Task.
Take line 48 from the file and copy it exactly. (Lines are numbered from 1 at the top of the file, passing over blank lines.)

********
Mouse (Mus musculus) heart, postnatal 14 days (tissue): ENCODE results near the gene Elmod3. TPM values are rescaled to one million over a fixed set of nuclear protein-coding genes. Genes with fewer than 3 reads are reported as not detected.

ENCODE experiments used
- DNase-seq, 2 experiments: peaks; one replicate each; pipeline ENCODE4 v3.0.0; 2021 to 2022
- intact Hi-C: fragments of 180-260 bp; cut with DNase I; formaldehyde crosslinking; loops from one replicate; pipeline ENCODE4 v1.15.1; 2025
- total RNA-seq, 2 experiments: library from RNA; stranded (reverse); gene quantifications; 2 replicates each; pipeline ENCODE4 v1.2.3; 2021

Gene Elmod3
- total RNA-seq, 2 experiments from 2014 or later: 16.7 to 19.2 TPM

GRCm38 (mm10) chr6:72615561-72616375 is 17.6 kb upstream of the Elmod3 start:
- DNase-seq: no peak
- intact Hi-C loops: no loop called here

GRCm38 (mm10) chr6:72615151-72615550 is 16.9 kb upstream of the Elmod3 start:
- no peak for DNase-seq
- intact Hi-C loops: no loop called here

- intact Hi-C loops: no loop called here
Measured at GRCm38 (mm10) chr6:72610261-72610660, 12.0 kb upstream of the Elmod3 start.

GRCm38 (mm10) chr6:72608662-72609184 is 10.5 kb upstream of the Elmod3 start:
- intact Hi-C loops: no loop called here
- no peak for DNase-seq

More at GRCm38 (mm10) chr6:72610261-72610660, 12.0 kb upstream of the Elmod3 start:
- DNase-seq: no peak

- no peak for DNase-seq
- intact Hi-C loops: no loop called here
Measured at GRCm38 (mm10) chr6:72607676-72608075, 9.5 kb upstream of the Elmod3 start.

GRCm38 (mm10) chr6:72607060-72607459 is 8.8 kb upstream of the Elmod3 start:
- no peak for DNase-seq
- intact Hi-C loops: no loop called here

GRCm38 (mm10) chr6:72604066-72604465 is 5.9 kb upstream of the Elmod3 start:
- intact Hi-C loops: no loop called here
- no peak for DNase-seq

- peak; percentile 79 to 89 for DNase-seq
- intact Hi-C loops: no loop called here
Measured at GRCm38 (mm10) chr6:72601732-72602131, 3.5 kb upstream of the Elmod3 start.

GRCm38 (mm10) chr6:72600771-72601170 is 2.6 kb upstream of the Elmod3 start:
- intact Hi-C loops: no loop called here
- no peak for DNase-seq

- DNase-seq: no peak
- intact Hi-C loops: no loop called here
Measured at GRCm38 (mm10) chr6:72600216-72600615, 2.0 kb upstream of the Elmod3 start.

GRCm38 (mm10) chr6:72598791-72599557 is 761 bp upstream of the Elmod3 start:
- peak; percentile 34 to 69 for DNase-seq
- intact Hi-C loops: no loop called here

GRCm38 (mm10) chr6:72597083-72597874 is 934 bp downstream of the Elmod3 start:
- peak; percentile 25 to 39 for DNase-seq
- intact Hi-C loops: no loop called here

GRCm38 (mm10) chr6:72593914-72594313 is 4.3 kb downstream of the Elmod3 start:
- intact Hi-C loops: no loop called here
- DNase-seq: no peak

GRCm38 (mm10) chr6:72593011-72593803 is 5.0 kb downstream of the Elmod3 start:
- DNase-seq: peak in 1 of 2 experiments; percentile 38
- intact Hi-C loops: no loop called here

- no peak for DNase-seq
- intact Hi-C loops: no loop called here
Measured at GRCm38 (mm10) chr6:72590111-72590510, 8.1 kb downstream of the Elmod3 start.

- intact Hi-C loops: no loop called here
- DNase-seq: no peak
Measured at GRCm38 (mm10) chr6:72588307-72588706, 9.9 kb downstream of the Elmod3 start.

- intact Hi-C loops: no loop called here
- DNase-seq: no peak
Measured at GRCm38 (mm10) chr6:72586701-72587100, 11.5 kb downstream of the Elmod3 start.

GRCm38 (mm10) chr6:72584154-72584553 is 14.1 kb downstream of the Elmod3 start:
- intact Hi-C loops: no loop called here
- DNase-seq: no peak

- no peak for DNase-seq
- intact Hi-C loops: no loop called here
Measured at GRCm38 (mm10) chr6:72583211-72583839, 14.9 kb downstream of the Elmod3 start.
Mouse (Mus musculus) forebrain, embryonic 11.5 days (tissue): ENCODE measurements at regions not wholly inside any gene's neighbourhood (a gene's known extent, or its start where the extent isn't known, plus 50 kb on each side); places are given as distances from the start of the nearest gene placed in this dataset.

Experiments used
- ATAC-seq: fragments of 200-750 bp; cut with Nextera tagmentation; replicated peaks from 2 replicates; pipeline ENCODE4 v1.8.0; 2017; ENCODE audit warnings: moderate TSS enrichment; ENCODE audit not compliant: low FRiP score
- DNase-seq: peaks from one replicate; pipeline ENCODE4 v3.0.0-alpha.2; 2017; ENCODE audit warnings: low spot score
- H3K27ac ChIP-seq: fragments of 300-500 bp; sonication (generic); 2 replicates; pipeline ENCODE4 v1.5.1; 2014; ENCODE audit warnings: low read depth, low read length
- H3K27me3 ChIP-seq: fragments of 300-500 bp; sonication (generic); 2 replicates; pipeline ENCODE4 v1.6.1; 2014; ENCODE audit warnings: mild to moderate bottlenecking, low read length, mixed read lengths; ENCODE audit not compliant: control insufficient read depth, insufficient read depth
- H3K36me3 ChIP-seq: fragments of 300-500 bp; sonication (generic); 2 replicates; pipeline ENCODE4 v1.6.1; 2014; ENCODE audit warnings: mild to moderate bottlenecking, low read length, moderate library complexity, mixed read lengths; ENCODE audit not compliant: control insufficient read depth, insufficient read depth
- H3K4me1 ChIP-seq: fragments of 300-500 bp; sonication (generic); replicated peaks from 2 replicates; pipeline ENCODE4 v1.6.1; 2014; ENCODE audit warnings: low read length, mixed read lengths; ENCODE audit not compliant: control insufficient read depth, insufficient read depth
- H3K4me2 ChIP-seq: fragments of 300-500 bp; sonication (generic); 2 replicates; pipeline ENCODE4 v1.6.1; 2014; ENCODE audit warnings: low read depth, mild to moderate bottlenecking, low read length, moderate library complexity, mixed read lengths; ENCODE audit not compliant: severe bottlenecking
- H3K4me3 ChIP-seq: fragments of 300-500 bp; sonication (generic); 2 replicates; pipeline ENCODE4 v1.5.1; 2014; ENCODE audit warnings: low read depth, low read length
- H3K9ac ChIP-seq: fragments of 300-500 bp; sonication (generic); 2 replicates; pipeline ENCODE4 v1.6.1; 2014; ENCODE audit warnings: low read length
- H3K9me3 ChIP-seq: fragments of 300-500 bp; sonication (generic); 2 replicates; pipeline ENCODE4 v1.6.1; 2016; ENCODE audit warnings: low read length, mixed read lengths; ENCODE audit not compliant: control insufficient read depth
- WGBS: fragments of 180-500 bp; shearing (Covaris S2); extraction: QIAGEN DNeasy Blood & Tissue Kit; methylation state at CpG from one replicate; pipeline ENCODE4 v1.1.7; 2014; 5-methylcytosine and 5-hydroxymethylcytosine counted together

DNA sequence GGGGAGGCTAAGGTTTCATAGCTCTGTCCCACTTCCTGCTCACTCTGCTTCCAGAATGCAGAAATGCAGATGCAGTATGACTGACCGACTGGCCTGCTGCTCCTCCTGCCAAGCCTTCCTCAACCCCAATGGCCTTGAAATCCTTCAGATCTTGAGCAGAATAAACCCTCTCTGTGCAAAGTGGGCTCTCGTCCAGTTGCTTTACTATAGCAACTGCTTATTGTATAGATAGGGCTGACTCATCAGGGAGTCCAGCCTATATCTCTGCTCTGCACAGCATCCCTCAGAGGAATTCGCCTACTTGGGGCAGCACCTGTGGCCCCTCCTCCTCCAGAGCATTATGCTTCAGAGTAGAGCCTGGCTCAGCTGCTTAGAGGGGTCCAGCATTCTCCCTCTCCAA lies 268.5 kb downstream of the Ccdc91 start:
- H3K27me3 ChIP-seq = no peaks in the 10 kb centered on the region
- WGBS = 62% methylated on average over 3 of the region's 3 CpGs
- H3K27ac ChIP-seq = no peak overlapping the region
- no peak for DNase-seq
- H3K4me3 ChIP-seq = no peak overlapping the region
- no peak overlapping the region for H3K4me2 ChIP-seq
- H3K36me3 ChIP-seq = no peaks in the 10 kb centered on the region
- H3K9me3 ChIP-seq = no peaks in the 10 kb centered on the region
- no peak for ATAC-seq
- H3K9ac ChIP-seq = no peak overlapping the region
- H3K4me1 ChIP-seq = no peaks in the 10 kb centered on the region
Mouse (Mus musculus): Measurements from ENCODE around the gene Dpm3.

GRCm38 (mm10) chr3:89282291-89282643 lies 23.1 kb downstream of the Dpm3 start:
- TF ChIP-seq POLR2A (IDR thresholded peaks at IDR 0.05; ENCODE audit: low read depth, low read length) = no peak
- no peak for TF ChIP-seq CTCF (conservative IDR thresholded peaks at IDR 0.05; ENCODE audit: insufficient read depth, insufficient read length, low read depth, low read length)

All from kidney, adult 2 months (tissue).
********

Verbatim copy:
GRCm38 (mm10) chr6:72593011-72593803 is 5.0 kb downstream of the Elmod3 start: